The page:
Sewage entering Nenagh River forces objections to new housing, say local anglers

Commitment in place to carry out further upgrades at Ballycommon sewage treatment plant, says Uisce Éireann

The Nenagh River, which is receiving poorly treated sewage from a wastewater treatment plant at the village of Ballycommon. Photograph: Alan Betson

Locals living near Ballycommon in north Co Tipperary fear that recurring raw sewage discharges into the Nenagh River are threatening important wild salmon and brown trout stocks.

Efforts to preserve these species, including improving spawning areas, are being undone by pollution arising from a growing number of houses in the area, Nenagh Ormond Anglers say.

The waterway is classified as “a rich lowland river” and flows into nearby Lough Derg, north of Dromineer – a popular location for swimming and other water-based activities.

The effluent emerging from an outflow pipe comes from a wastewater plant serving the village outside Nenagh, which is unfit for purpose following the building of houses and a new school over the past decade, according to angling club spokesman Joe O’Donoghue.


Sewage flowed into the river for a number of years, yet no effective remedial action was undertaken, despite complaints to local government and State agencies, he adds. “We never realised the effluent from the pipe was going into the river until some of the anglers fishing at night time began to get a strong smell. That pipe should never have been put there at all in the first place.

“Effluent in the river stinks to high heaven and it’s just terrible to think that this awful pollution is the first thing trout and salmon coming up to spawn meet when they leave Lough Derg. Sewage from Ballycommon just should not be pumped into our local river,” he said.

From what they could establish, there was no effective treatment before it entered the waterway. He believed Tipperary County Council was extracting solid sewage sludge from the treatment tank in the village and transporting it to Nenagh treatment plant in an attempt to minimise impact on the river. “It’s just awful to think that little salmon, after surviving all the hazards of the ocean, have to face this awful pollution once they enter their native river.”

Along with Inland Fisheries Ireland (IFI), they have carried out extensive works to enhance fish stocks but Mr O’Donoghue says this is being undermined by pollution incidents. One of the few options open to the anglers to prevent even worse pollution is to object to new housing in Ballycommon, he says.

One landowner, whose farm runs along the river, told The Irish Times extra housing had led to increased discharges, which were clearly not adequately treated – which threatened an important area for wild fisheries.

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Cllr Seamie Morris says the treatment plant was not working to required standards and is discharging poor-quality effluent. Uisce Éireann had reviewed its design capacity and told him it could cater for up to 20 additional houses with better discharge standards and were examining capital maintenance and minor works requirements to improve the performance of the existing works to facilitate more housing until a permanent upgrade is carried out.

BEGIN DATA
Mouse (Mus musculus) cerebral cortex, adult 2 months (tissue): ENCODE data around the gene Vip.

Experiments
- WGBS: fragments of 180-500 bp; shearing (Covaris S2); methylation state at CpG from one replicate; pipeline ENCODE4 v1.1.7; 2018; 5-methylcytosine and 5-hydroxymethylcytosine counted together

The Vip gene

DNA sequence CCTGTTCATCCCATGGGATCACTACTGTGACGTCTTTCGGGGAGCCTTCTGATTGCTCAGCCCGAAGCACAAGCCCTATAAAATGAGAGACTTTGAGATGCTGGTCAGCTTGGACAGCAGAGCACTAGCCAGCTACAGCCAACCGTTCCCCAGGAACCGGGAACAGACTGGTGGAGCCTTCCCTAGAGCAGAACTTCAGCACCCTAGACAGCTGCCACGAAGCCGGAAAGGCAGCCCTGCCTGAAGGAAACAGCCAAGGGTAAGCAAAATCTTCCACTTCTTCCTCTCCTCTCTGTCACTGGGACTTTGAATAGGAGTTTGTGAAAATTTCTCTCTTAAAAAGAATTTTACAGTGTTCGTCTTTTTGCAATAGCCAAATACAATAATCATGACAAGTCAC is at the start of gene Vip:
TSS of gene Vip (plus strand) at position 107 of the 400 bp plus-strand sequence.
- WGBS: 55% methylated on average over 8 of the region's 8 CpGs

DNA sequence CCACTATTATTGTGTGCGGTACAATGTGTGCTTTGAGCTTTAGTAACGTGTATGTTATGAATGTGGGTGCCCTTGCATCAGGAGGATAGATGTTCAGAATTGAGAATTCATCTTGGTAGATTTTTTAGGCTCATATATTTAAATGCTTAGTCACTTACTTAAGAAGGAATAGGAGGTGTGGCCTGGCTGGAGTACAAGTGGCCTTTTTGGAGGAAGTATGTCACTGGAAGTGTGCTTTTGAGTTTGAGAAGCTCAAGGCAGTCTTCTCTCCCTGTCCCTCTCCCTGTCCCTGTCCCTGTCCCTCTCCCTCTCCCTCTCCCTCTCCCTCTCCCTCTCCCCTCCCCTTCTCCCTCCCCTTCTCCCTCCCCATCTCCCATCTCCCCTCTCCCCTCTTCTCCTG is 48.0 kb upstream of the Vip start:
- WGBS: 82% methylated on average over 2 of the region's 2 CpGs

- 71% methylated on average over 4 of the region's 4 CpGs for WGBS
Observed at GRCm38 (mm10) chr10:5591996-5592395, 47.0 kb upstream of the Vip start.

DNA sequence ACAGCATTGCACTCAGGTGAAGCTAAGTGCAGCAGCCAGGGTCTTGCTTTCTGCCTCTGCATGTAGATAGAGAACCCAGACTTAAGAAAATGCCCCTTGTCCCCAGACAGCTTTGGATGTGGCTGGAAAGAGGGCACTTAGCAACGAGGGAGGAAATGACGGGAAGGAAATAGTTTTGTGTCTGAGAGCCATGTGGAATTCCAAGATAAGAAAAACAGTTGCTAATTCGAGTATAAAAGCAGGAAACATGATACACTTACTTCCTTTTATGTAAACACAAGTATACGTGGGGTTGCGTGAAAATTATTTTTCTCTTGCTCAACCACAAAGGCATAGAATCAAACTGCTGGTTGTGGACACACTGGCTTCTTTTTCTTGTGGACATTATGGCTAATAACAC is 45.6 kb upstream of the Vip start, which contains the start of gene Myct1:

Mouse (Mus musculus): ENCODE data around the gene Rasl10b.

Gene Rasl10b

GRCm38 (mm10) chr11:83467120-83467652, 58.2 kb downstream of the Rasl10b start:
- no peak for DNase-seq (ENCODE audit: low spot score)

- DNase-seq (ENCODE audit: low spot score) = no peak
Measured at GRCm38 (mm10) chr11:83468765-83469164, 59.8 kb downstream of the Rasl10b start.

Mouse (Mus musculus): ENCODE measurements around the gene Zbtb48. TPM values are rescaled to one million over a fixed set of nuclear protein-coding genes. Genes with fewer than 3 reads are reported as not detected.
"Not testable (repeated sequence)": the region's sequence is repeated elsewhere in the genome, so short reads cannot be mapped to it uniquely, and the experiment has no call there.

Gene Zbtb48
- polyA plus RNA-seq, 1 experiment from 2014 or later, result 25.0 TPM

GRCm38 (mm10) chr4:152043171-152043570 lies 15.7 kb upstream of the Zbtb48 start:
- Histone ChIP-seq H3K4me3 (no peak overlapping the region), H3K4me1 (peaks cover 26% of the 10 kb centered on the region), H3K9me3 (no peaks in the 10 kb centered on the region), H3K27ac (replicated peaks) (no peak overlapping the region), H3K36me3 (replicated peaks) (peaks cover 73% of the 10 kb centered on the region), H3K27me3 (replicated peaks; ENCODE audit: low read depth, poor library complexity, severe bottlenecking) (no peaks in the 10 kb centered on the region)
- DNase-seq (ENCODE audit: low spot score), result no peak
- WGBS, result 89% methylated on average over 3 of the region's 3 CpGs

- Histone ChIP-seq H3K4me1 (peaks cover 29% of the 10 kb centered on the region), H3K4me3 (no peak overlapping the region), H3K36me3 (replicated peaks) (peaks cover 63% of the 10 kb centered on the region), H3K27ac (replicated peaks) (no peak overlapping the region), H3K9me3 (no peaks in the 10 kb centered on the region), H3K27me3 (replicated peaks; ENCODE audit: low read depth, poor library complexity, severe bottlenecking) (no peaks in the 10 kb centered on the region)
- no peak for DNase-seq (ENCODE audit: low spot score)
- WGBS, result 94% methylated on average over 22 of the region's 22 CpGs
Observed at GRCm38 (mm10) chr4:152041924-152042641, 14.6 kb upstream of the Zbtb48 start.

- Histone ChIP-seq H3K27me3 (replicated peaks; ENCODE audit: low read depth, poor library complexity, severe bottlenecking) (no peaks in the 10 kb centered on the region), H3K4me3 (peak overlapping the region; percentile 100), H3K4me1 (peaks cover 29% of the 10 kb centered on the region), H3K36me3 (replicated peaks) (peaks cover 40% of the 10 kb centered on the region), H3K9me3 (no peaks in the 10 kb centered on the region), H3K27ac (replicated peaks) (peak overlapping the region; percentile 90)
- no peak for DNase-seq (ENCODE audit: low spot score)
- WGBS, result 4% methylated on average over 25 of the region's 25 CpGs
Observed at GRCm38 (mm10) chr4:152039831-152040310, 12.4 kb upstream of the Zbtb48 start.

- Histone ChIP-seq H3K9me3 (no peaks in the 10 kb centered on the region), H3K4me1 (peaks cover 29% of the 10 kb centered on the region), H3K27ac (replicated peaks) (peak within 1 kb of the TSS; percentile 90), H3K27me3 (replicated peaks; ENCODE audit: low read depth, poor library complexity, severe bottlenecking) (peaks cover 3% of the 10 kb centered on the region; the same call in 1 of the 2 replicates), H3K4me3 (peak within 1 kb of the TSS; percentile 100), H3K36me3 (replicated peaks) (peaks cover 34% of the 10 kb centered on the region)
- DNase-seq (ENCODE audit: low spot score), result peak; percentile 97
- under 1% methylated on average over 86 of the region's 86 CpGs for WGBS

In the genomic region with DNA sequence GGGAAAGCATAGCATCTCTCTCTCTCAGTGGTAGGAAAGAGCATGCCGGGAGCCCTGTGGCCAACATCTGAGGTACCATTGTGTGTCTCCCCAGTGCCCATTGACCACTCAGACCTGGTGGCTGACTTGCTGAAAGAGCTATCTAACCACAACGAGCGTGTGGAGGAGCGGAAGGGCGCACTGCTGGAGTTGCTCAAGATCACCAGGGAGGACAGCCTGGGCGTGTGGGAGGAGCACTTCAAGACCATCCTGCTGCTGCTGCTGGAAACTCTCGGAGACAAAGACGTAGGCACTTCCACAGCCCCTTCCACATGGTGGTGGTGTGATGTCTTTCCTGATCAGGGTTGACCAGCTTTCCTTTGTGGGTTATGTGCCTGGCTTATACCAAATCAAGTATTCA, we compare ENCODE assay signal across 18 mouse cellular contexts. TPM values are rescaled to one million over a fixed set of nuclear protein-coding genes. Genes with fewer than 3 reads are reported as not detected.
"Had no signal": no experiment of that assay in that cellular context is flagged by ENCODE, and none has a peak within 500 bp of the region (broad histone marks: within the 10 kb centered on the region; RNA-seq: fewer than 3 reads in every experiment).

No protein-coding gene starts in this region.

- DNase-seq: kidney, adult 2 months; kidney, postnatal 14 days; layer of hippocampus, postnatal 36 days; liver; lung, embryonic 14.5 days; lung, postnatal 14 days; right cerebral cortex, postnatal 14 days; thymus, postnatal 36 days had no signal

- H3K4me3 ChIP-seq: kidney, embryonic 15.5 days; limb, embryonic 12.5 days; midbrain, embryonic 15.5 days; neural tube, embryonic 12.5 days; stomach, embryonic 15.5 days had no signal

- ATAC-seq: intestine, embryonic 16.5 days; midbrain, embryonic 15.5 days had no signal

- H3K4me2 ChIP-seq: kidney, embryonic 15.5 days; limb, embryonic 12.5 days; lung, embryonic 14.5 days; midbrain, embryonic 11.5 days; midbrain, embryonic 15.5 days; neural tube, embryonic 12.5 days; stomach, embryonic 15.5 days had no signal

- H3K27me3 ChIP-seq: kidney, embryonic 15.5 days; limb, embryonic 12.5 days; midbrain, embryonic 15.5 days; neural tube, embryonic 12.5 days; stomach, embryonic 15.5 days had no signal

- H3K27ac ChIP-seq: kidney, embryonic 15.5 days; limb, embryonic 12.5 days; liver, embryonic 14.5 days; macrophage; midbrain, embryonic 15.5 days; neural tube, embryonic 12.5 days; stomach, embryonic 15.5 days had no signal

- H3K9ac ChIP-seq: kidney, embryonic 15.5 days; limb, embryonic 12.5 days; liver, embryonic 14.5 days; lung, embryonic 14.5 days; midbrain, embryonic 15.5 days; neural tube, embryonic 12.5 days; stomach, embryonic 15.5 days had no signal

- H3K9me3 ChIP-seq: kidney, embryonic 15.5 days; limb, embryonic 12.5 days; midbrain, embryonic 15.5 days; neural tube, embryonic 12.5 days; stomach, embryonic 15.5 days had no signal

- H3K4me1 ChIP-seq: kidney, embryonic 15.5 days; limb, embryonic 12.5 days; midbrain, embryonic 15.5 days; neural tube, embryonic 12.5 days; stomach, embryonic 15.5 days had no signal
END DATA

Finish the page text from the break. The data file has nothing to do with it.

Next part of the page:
The plant was signed over to Uisce Éireann in 2021, which received a complaint from IFI in relation to effluent quality last July.

Cllr Morris says he was told that, following an inspection, the load on the plant did not exceed design capacity but work was required on “flow management” and capital maintenance upgrades were needed before any additional flows could be accepted. As the scope of these works has not been fully determined, the timeline for design, procurement and completion could not be confirmed.

After contacting Tipperary County Council to express concerns about effluent “overflowing in an uncontrolled way into the river for some time now”, he was told the Ballycommon treatment plant had not functioned properly for some time.

“I am surprised that this new plant is functioning so badly that Uisce Éireann are refusing any further connections despite the plant having a capacity of 500 houses.”

This is holding up the building of 27 houses in Ballycommon amid a housing crisis, Cllr Morris notes. The matter was coming to a head as a planning decision was imminent, while discharges into the river were continuing intermittently.

Uisce Éireann said the Ballycommon treatment plant was a privately developed plant that it took over in 2021.

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“Since then we have carried out regular maintenance works at the plant to improve its performance. This includes regular desludging and removal of material from site to prevent overflows to the river,” a spokesman said.

Uisce Éireann is committed to carrying out further upgrades at the plant and has engaged with the original suppliers of the treatment system with a view to optimising its performance, he added. Further site visits and inspections are being scheduled to confirm the scope of the works.

Occasionally, issues can occur due to plant malfunction or extreme weather, Uisce Éireann said, adding that it had responded to a reported overflow at the Ballycommon plant on February 13th last.

“When such issues arise, the crews on the ground carry out remediation works as quickly as possible to restore the plant to normal operation. Working with our partners in Tipperary County Council, all corrective actions were completed, including desludging to help prevent future reoccurrences,” the spokesman said.

Kevin O'Sullivan

Kevin O'Sullivan

Kevin O'Sullivan is Environment and Science Editor and former editor of The Irish Times